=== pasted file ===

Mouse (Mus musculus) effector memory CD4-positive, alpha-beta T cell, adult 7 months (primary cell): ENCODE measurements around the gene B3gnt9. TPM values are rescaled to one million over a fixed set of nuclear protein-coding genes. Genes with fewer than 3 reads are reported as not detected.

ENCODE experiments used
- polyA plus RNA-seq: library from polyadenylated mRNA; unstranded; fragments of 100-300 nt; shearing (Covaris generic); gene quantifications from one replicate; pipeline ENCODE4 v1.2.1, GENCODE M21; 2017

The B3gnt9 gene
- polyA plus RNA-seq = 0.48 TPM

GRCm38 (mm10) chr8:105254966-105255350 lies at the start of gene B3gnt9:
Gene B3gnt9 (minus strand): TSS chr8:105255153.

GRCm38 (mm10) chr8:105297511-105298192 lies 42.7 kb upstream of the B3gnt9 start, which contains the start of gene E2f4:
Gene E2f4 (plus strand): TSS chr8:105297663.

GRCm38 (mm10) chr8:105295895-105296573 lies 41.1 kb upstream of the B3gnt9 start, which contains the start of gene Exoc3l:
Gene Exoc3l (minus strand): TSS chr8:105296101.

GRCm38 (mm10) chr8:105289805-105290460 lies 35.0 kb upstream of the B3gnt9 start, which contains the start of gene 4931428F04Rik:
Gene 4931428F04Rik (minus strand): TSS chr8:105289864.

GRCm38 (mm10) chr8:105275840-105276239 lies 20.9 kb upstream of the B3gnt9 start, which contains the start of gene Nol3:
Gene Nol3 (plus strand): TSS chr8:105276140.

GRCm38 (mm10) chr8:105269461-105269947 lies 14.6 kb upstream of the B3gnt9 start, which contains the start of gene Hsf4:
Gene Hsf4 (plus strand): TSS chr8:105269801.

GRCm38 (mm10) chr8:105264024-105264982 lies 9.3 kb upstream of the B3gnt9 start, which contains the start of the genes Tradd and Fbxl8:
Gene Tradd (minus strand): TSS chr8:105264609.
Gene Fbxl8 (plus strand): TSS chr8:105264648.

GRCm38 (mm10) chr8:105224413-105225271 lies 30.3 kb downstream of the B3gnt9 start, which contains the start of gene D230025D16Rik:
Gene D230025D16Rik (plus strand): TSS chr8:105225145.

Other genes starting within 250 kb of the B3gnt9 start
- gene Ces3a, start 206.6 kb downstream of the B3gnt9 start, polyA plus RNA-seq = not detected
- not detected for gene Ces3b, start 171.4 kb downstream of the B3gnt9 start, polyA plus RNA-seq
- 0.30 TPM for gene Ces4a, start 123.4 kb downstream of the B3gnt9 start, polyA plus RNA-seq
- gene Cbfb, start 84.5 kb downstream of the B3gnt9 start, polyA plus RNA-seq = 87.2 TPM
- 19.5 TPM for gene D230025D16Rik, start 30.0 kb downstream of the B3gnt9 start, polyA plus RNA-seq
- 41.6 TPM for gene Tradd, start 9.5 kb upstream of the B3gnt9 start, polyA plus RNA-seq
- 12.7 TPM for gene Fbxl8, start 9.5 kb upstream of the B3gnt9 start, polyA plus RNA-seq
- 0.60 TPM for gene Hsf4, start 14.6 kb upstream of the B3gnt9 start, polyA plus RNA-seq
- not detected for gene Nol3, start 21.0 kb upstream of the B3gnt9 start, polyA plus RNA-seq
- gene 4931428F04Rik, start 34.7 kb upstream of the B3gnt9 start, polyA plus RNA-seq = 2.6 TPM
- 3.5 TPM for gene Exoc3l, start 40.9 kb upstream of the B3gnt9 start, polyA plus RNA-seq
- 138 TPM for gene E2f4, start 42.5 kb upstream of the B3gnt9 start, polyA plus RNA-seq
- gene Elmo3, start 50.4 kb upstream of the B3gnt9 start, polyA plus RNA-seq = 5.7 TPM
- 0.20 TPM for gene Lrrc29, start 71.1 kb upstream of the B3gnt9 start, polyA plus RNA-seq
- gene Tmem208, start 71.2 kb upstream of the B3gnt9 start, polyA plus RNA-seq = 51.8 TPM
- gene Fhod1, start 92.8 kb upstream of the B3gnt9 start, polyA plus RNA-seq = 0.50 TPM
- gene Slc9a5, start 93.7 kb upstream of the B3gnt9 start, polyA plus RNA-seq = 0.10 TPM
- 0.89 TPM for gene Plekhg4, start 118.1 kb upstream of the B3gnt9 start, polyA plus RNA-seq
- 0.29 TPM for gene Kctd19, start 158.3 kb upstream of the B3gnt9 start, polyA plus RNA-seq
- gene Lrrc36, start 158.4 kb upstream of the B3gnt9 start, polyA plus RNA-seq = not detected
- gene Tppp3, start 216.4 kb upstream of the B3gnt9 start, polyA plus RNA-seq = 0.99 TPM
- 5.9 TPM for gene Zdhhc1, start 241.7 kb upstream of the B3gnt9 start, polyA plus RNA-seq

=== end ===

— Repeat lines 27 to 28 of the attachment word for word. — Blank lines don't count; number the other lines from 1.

- gene Cbfb, start 84.5 kb downstream of the B3gnt9 start, polyA plus RNA-seq = 87.2 TPM
- 19.5 TPM for gene D230025D16Rik, start 30.0 kb downstream of the B3gnt9 start, polyA plus RNA-seq